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It is estimated that only 100 square miles of solar panels could completely satisfy the United States demand for energy.

This got me thinking: A cooling film developed at UC Boulder claims it can eject 93 W/m2 into space under direct sunshine, whereas the sun puts 1120 W/m2 onto the earth.

The cooling power of the film is a significant fraction of the total irradiance of the sun. So how many square kilometers of cooling film would be required to return temperatures to (say) 1950 levels assuming current CO2 levels?

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  • $\begingroup$ Isn't the solar constant closer to 1366W/m^2 as in my answer? $\endgroup$ – Communisty Aug 21 '17 at 12:34
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    $\begingroup$ part of the problem is that the Earth's albedo will be changing, with less snow/ice on the surface. So, the amount of light absorbed will be increasing too. That being said, rooftop modification in urban areas is an ongoing field of research... perhaps this cooling film would be useful there? $\endgroup$ – farrenthorpe Aug 21 '17 at 14:51
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    $\begingroup$ @Communisty: I was looking for an order of magnitude, so the precise number isn't hugely relevant. $\endgroup$ – user14717 Aug 21 '17 at 18:32
  • $\begingroup$ While perhaps obvious, it's worth pointing out that 100 square miles of solar panels might provide enough energy but we have no means to store that energy, so it would be quite unproductive without enormous batteries/capacitors/other methods of energy storage and, lets not forget, most cars and all planes/trucks don't run on electricity. Enormously more infrastructure is actually required than just 100 square miles of solar panels to supply the nation's needs. I still support the idea though. $\endgroup$ – userLTK Aug 22 '17 at 5:33
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I will answer the question with some simplifying assumptions that might then provide a coarse guess of the area needed. First lets assume that temperatures have risen $1^{o}C$ and that the cooling film acts as increasing surface albedo effectively reflecting that an additional fraction of sunlight (93/1366) from earth. By following the footsteps of the idealized greenhouse model we can derive the surface temperature as: $$T_{s} = \bigg(\frac{S_{0}(1 - \alpha_{p})}{4 \sigma (1 - \frac{\epsilon}{2})}\bigg)^{1/4}$$ Where $T{_s}$ is surface temperature, $S_{0}$ is the solar constant ($1366W/m^ 2$), $\alpha_{p}$ is the planetary albedo, $\sigma$ is the Stefan Boltzmann constant and $\epsilon$ is the emissivity. By approximating the planetary albedo as 0.3 and emissivity as 0.78 we get that the surface temperature of is 288K. We can now set that the surface temperature is one degree smaller and there is an addition to the planetary albedo due to the cooling films. Solving for albedo: $$\alpha_{p} = -\bigg(\frac{T_{s}^{4}4\sigma (1-\frac{\epsilon}{2})}{S_{0}} - 1\bigg)$$ By substituting the values we find that planetary albedo has to be about 0.31, so cooling of one degree has been reached by a 0.01 additional albedo. The ratio of the cooling film absorbency and solar constant $\frac{93}{1366} \approx 0.07$ can be seen as the additional planetary albedo if the cooling film is installed globally. This being seven times the needed change of albedo implies that a seventh of earths surface should be covered.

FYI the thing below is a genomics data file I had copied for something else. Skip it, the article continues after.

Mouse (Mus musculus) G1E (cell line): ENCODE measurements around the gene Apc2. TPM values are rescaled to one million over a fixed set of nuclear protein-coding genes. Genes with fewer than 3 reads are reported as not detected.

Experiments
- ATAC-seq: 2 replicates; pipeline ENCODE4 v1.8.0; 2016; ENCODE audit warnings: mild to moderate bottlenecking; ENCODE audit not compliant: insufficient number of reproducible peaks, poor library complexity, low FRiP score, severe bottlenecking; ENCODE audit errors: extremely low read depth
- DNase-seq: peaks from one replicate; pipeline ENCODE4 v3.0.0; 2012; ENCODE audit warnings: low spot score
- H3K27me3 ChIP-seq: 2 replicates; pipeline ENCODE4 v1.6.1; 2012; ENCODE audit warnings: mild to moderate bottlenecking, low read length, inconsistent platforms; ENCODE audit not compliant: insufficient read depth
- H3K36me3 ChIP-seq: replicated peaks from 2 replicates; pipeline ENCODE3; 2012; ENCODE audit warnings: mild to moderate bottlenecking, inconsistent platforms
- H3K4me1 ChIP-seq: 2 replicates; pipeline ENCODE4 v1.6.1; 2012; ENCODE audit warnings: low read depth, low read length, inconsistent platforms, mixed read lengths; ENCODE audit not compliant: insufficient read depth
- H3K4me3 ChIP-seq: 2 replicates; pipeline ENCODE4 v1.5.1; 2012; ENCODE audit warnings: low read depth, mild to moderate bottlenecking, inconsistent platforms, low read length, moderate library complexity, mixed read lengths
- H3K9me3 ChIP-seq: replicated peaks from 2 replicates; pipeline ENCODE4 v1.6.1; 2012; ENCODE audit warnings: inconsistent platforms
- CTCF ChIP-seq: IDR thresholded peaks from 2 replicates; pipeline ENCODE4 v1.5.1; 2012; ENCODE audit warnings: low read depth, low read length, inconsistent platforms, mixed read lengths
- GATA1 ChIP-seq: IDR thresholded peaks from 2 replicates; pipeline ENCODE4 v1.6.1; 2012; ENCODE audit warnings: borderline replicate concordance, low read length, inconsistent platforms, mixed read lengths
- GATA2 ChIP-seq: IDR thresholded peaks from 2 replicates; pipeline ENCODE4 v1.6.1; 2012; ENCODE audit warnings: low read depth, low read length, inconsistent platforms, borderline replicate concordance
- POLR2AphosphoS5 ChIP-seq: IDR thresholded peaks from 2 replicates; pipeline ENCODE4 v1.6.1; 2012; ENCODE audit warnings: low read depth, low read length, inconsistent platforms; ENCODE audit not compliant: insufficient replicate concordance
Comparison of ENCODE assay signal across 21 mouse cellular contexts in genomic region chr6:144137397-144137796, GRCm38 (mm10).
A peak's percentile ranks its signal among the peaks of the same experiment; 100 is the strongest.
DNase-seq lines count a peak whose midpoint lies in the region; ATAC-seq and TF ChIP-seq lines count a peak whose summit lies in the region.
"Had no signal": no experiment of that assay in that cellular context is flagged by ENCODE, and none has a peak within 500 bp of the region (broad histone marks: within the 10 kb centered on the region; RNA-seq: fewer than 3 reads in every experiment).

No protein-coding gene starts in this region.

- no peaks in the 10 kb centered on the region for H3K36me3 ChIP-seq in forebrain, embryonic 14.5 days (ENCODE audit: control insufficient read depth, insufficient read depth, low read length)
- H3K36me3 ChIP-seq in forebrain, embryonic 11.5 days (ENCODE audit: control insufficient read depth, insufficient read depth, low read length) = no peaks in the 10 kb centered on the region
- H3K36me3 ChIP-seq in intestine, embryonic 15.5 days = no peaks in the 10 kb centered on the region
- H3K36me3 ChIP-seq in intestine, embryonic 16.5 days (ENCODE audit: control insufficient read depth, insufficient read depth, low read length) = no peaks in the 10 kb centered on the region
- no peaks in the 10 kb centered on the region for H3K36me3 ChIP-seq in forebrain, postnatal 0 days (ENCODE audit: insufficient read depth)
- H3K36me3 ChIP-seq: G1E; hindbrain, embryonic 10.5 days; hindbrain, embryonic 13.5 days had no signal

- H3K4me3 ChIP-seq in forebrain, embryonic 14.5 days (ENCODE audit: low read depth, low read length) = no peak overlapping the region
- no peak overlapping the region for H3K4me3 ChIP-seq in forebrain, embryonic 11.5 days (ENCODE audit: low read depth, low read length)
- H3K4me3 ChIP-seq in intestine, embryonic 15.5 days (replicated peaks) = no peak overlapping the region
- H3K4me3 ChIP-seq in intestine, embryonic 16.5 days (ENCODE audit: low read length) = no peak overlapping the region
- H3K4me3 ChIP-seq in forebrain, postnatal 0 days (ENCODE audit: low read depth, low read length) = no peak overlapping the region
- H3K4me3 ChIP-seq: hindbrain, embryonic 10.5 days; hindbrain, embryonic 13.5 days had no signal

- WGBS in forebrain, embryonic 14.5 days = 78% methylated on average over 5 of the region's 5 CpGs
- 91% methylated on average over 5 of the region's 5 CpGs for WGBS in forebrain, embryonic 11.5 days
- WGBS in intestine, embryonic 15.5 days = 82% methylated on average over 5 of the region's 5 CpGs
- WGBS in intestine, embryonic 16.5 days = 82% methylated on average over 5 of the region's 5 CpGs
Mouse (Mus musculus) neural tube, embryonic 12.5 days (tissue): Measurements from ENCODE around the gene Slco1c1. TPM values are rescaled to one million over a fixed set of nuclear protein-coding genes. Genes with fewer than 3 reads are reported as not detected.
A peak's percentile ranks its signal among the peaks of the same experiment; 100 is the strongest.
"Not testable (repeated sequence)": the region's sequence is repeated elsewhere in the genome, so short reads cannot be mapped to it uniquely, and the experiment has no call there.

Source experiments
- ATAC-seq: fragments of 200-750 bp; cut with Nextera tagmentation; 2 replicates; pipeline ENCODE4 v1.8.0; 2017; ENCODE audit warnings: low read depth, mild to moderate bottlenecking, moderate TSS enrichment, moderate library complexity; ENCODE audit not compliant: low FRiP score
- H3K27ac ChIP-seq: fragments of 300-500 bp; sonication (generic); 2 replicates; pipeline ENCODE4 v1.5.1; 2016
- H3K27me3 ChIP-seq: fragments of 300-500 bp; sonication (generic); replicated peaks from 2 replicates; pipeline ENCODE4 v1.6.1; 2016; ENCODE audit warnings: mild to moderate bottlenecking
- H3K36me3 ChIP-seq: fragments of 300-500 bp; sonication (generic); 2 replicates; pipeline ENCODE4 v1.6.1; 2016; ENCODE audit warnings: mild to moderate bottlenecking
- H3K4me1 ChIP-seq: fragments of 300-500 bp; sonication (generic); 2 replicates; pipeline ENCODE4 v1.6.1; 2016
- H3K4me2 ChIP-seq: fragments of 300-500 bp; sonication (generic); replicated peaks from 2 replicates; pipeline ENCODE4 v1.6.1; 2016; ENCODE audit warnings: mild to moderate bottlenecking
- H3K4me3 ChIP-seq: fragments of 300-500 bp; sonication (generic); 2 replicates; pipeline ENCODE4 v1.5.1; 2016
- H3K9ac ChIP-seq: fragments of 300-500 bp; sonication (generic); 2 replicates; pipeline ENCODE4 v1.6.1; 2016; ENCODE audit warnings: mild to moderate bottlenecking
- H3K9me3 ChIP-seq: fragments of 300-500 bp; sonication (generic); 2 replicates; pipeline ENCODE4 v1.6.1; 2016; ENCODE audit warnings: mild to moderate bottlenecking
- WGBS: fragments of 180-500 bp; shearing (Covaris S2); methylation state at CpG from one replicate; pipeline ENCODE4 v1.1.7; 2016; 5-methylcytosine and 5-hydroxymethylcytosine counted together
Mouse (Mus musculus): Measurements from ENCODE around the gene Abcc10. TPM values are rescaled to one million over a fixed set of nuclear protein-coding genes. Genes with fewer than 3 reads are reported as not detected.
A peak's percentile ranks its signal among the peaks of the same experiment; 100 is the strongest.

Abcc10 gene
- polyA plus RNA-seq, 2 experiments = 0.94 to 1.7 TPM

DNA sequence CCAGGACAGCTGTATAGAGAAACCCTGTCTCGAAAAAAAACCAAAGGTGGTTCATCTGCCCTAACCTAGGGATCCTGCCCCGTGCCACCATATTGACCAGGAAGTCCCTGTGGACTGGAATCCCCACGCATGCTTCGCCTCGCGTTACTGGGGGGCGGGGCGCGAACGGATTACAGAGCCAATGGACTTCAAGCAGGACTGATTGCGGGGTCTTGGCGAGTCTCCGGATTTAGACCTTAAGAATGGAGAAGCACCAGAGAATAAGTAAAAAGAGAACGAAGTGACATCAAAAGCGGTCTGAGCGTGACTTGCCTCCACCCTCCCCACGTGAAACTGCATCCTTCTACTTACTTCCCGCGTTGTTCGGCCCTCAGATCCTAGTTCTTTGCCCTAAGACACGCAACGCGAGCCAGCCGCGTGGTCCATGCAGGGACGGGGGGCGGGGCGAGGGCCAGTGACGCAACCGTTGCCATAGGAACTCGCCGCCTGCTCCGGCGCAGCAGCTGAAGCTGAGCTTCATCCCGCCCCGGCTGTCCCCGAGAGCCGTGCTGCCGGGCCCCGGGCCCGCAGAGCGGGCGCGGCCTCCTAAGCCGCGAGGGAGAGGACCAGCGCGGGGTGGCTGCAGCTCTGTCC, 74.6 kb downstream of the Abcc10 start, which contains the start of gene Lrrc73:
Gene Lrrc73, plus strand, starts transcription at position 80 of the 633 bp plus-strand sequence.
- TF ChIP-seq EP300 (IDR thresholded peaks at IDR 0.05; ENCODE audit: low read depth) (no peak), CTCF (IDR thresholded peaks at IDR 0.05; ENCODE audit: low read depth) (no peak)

This doesn't take into account any secondary effects, that all areas of earth aren't equally important, that earths albedo isn't constant, nor is the emissivity, angle of radiation matters, this equation doesn't really take into account greenhouse effect(it just uses values that provides in current state case reasonable numbers), et cetera. More accurate answer would come by running a climate model and tweaking albedo in fixed grid cells.

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  • $\begingroup$ The secondary effects shouldn't be worth calculating, since the original estimate shows the plan to be infeasible. Even if the film could eject 100% of the incident radiation, it would still take up about 1-2% of the earth's surface area to reduce the temp by 1K. $\endgroup$ – user14717 Aug 21 '17 at 19:24

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